An Instagram story posted from a protest over the death of George Floyd was the first sign Naomi Osaka was beginning to find her voice.
After the killing of Floyd, a black man who died when a police officer kneeled on his neck for seven minutes and 46 seconds, Osaka flew to Minneapolis with her boyfriend, the rapper Cordae, to join those demonstrating their anger.
"My heart ached. I felt a call to action. Enough was finally enough," she later wrote in an article for Esquire magazine.
Since arriving on the tennis scene as one of the world's brightest talents, the 22-year-old has generally gone about her business quietly and without ever appearing to be all that comfortable in the limelight.
The softly spoken Japanese player has described herself as the "most awkward" person in tennis and gave what she said was the "worst acceptance speech of all-time" after winning the 2018 Indian Wells title.
Most onlookers were won over - that speech was an endearing, giggly and self-deprecating monologue, one of the best - but Osaka has rarely seemed at ease speaking in front of large crowds. At news conferences she would often shuffle uncomfortably in her seat before giving short answers or making references to Pokemon.
That does not mean there was not a powerful voice inside the three-time Grand Slam champion, who won the US Open for a second time on Saturday.
Only now, the world is starting to hear it.
Osaka was born to a Japanese mother, Tamaki, and Haitian father, Leonard, in the city with which she shares her surname, before the family moved to New York when she was three years old.
In her Esquire article, she discussed how her multicultural background has led to "people struggling to define" her.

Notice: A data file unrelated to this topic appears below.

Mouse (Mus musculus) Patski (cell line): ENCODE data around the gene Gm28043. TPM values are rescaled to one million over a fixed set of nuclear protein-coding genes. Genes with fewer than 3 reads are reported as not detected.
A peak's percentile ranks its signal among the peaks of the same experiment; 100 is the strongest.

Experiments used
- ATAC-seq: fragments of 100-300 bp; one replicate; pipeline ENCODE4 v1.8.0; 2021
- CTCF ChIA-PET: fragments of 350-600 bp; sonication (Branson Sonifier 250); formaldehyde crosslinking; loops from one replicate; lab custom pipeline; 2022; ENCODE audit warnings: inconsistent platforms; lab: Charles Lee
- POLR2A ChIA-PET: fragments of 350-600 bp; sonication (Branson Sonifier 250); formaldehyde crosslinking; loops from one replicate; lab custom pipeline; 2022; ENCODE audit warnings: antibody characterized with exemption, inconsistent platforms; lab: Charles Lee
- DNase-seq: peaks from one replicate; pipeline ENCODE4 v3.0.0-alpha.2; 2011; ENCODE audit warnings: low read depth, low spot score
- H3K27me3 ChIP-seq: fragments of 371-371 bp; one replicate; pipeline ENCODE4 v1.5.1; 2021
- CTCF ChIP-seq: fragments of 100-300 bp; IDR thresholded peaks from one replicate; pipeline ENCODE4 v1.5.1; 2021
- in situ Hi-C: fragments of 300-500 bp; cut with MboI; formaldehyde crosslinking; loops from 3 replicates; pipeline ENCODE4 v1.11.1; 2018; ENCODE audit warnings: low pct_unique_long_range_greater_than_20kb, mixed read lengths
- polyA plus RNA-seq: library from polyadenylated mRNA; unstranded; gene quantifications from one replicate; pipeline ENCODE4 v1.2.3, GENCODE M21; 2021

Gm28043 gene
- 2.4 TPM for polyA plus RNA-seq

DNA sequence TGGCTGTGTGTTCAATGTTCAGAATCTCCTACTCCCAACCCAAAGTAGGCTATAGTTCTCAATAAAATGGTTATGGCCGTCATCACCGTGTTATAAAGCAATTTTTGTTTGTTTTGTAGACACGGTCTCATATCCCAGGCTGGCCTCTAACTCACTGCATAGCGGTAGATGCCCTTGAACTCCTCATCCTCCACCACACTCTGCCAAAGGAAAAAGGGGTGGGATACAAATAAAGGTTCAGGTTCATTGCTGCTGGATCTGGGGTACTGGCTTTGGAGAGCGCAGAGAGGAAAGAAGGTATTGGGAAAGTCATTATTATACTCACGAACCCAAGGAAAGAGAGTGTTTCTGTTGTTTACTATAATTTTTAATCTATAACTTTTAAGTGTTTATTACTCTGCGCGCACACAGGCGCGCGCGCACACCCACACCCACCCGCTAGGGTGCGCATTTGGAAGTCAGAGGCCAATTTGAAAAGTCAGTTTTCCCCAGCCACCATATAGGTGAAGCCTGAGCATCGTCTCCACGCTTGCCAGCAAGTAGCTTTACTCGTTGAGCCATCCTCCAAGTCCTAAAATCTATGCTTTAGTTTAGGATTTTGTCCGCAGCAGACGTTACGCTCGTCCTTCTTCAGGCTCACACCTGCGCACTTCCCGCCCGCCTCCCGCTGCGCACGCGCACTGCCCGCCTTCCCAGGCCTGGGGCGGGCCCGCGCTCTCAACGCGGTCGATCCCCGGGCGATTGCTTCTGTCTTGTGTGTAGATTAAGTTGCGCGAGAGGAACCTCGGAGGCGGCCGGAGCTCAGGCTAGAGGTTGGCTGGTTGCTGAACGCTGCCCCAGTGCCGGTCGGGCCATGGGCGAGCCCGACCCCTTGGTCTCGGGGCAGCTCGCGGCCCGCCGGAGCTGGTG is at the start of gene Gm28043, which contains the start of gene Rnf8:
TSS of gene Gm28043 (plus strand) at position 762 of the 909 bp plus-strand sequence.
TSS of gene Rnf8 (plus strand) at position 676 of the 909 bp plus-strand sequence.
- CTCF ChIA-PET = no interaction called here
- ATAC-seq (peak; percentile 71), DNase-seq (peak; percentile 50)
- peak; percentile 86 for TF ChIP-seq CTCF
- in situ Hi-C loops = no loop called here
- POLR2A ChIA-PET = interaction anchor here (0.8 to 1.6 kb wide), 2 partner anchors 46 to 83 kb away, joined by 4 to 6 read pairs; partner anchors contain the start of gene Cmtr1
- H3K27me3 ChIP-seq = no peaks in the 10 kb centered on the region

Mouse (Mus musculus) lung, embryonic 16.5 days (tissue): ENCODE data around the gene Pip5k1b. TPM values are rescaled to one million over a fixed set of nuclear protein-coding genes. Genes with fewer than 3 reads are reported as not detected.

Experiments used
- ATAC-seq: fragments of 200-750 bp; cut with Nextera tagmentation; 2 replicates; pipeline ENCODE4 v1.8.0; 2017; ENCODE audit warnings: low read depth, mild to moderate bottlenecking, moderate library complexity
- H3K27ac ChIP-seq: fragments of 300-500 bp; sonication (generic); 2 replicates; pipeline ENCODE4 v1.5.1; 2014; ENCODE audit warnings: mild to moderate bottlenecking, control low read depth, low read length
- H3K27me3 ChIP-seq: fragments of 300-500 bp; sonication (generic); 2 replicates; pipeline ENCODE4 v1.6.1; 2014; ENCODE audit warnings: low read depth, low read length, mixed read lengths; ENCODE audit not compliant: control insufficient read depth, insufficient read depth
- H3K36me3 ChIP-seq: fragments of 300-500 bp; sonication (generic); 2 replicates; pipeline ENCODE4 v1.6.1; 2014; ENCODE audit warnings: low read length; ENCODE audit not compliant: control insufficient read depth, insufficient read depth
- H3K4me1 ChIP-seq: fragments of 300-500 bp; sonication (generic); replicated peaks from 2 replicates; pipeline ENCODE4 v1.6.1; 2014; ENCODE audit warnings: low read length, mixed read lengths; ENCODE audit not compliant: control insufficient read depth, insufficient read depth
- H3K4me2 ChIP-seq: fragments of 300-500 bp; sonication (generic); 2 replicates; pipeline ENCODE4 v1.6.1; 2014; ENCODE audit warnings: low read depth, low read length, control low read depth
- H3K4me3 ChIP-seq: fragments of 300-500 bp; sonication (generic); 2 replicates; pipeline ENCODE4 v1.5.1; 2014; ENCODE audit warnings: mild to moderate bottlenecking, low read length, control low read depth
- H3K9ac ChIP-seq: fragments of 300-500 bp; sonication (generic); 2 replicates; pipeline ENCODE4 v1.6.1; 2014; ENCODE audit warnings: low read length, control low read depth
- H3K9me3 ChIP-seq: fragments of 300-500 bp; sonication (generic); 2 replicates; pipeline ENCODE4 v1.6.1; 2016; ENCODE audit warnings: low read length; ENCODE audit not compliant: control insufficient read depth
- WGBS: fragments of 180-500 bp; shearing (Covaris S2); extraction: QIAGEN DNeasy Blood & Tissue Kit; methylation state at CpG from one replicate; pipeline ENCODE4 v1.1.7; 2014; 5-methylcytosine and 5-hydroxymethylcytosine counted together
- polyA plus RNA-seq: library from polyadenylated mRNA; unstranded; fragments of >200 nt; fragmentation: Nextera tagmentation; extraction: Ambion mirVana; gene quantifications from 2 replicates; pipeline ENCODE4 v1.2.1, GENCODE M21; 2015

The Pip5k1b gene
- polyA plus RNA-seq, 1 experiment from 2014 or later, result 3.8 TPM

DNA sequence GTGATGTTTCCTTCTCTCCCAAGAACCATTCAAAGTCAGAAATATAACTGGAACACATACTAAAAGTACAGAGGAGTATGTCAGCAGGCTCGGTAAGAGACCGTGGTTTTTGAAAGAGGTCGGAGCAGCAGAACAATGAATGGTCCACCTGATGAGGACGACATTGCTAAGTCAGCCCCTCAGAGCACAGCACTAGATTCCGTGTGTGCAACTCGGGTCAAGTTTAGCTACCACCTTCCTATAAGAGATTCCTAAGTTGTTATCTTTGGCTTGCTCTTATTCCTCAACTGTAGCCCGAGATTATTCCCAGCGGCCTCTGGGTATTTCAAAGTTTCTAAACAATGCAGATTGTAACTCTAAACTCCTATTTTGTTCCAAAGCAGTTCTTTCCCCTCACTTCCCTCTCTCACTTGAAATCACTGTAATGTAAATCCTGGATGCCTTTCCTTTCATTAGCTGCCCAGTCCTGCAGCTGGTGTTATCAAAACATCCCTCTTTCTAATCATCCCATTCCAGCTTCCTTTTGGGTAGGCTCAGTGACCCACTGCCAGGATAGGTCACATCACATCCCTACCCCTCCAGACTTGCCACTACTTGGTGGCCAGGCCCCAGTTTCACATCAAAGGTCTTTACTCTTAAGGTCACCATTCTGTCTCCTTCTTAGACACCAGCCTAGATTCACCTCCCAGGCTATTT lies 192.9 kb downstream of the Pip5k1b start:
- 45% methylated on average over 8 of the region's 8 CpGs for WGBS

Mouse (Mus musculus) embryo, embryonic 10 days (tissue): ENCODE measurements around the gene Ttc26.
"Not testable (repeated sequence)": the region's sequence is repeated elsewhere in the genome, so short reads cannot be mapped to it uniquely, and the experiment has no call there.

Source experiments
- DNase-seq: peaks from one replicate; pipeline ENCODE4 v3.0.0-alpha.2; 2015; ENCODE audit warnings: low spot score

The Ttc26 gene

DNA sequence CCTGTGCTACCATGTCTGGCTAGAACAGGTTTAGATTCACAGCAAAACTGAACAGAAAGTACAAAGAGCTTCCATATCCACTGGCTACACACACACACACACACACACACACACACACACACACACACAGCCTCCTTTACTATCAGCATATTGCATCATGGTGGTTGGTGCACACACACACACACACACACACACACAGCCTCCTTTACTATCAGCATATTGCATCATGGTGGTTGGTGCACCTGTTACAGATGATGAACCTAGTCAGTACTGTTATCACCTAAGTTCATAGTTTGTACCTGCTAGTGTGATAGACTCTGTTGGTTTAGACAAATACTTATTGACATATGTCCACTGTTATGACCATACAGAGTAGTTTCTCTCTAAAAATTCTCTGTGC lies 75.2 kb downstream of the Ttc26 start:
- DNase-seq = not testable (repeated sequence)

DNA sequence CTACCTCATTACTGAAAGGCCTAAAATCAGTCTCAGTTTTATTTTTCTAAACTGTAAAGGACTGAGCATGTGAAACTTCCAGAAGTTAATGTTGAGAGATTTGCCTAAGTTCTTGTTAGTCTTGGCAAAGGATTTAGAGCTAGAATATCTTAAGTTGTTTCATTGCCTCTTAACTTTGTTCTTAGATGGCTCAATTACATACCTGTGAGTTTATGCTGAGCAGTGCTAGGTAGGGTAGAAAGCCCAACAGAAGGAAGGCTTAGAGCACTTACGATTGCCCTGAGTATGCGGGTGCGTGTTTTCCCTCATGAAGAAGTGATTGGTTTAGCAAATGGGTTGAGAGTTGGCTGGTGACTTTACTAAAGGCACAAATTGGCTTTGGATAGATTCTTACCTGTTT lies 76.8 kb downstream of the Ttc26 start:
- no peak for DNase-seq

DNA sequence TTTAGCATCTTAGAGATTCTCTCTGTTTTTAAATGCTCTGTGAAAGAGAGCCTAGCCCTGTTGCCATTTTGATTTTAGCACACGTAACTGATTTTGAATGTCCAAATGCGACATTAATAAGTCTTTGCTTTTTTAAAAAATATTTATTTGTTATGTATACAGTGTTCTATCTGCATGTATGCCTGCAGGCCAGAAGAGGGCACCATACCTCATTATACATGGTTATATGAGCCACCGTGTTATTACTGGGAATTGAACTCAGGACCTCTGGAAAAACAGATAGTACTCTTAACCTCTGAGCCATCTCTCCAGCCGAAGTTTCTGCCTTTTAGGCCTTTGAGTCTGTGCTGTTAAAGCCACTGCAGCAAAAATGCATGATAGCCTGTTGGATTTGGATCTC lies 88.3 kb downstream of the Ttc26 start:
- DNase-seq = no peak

"I'm a daughter, a sister, a friend and a girlfriend. I'm Asian, I'm black and I'm female. I'm as normal a 22-year-old as anyone, except I happen to be good at tennis. I've accepted myself as just me: Naomi Osaka," she wrote.
Another label which has been attached to her in recent months is: activist.
On the eve of the US Open, Osaka pulled out of her Western and Southern Open semi-final in protest at the shooting of Jacob Blake, a black man, by police in Wisconsin.
Her move, joining other protests by American sports stars, prompted the entire tournament to "pause" for the day.
"Before I am an athlete, I am a black woman," Osaka said. "And as a black woman I feel as though there are much more important matters at hand that need immediate attention, rather than watching me play tennis."
Osaka decided to play the following day when the event resumed. While she says she is "more of a follower", her actions were decisive and commanding.
"I was waiting and waiting and then I realised I was the one who was going to have to take the first step," she said.
"I just wanted to create awareness in the tennis bubble. I think I did my job, I guess."
On the sport's biggest platform - a Grand Slam event, even one behind closed doors - her fight against racial injustice and police brutality continued.
Before and after every US Open match she wore a face mask bearing the name of an African-American person killed.
Breonna Taylor. Elijah McClain. Ahmaud Arbery. Trayvon Martin. George Floyd. Philando Castile. Tamir Rice.
Each match she won before Saturday's final meant another chance to display a name. Her coach, Wim Fissette, said it provided her with the extra motivation to succeed.
"It's definitely helping her and giving her more energy," said the Belgian.
"She wants to be a role model off court and knows it has to go with being a role model on court. It is a good combination."
Fissette became Osaka's coach in December, replacing American Jermaine Jenkins.
Last summer, Osaka, Jenkins and the rest of her team were in the United Kingdom for the grass-court season and preparing for a Women's Tennis Association tournament in Birmingham.
Together, they watched a Netflix series called When They See Us. The drama is based on the true story of five black, male teenagers from Harlem falsely accused of a brutal sexual attack in New York's Central Park.
Jenkins believes that was a pivotal moment in Osaka realising she could use her voice more.
"I feel that gave Naomi, and everyone, a different view and perspective on how black men in America are treated," said the now national coach at the United States Tennis Association.
"I feel that really touched her heart. No-one can really watch that without crying. It made her really sad and we discussed it, had a conversation about it and it makes me proud to see her come out and be the advocate that she is.